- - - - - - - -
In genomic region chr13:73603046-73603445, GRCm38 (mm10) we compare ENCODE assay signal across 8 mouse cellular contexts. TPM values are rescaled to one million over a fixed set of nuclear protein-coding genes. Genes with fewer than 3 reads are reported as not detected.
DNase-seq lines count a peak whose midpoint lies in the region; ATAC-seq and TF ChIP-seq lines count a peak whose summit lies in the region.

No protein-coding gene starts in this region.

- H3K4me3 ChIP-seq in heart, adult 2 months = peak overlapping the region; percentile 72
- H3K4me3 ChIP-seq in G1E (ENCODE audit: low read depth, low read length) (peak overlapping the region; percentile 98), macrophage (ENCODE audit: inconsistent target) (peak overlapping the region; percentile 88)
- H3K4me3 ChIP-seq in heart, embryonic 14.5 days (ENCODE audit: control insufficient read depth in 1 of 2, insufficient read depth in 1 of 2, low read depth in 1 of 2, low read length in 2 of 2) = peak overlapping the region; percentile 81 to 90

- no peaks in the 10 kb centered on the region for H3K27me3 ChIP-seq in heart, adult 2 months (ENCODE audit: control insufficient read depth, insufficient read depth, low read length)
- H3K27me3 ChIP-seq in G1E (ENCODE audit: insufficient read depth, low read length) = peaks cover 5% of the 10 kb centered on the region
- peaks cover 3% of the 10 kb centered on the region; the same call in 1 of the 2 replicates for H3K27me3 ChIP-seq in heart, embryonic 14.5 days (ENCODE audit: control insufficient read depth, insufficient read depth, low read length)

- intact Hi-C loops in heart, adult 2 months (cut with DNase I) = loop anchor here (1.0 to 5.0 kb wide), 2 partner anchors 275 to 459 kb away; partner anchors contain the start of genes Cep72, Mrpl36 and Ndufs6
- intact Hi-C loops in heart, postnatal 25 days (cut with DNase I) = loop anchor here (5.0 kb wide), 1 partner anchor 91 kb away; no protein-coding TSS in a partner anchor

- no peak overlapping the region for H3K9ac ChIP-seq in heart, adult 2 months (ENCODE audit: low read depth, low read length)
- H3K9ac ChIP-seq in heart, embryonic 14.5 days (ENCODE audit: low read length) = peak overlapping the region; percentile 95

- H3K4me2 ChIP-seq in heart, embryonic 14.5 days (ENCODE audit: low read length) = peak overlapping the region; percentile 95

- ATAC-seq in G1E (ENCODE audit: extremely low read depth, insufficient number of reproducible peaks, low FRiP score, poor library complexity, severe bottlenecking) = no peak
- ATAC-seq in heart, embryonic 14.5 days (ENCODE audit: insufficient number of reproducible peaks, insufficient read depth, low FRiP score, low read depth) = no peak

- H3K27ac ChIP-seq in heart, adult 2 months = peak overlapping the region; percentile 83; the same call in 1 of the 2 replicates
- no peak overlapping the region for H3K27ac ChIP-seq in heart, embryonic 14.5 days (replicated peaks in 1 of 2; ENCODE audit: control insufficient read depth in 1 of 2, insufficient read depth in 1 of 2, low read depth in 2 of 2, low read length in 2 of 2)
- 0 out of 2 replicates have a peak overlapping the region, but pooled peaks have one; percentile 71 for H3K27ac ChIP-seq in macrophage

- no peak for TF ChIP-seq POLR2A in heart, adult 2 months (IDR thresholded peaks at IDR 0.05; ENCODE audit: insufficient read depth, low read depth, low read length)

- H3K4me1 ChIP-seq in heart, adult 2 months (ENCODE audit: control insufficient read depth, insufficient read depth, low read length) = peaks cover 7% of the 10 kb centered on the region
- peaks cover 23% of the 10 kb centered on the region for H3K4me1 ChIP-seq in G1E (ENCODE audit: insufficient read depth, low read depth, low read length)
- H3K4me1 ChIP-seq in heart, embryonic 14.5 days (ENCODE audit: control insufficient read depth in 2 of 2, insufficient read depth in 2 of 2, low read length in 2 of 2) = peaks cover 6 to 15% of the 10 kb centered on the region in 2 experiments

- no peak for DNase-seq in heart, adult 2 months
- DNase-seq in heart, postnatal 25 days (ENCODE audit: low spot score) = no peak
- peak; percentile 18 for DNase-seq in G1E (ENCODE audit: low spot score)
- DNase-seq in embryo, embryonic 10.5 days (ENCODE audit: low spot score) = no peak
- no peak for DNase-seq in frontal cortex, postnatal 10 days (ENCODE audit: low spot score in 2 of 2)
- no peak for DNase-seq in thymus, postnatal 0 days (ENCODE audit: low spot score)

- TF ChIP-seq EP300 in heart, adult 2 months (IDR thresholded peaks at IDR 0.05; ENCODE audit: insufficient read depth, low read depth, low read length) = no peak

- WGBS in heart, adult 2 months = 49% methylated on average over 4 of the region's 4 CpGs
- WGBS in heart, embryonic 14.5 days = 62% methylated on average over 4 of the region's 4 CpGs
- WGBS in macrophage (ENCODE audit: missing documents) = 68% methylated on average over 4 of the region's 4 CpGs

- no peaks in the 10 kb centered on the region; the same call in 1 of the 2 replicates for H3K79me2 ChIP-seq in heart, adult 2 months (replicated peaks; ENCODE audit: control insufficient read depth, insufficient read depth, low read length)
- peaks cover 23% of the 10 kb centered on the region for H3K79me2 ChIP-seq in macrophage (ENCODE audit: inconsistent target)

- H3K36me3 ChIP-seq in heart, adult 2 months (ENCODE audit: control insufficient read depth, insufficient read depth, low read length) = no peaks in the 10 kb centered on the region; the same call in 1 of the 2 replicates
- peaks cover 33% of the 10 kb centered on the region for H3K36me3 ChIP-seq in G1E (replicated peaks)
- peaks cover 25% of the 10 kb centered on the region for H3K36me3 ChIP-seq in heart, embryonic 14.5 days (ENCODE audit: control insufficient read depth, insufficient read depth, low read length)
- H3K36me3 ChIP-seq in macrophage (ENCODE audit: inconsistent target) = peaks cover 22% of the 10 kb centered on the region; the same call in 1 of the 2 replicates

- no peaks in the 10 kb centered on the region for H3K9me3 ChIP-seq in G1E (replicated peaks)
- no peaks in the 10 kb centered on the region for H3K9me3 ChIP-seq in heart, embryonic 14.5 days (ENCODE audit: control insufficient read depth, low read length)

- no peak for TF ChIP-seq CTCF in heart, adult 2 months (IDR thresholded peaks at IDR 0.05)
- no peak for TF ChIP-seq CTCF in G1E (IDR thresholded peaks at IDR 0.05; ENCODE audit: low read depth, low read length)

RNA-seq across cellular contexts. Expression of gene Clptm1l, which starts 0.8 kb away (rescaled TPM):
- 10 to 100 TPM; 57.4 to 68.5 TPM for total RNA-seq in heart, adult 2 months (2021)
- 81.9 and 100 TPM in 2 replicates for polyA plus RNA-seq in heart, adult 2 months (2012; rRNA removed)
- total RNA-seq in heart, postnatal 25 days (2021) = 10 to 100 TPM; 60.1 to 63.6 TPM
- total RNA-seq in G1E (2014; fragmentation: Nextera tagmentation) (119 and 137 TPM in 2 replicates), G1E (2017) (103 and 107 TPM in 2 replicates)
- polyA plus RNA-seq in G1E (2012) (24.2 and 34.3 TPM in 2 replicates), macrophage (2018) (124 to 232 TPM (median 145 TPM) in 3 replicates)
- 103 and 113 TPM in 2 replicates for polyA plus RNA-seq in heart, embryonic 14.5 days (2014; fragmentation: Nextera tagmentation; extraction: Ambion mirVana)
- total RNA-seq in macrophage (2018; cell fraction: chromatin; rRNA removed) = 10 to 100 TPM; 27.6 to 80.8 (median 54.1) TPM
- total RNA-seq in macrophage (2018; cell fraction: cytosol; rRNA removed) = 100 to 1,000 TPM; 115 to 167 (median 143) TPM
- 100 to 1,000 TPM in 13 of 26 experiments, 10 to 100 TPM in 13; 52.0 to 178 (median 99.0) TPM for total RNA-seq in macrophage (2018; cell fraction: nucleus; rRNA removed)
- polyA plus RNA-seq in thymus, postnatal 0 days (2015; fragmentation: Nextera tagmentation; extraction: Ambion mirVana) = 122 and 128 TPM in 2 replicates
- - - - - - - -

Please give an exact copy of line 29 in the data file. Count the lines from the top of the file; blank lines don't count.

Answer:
- no peak for DNase-seq in thymus, postnatal 0 days (ENCODE audit: low spot score)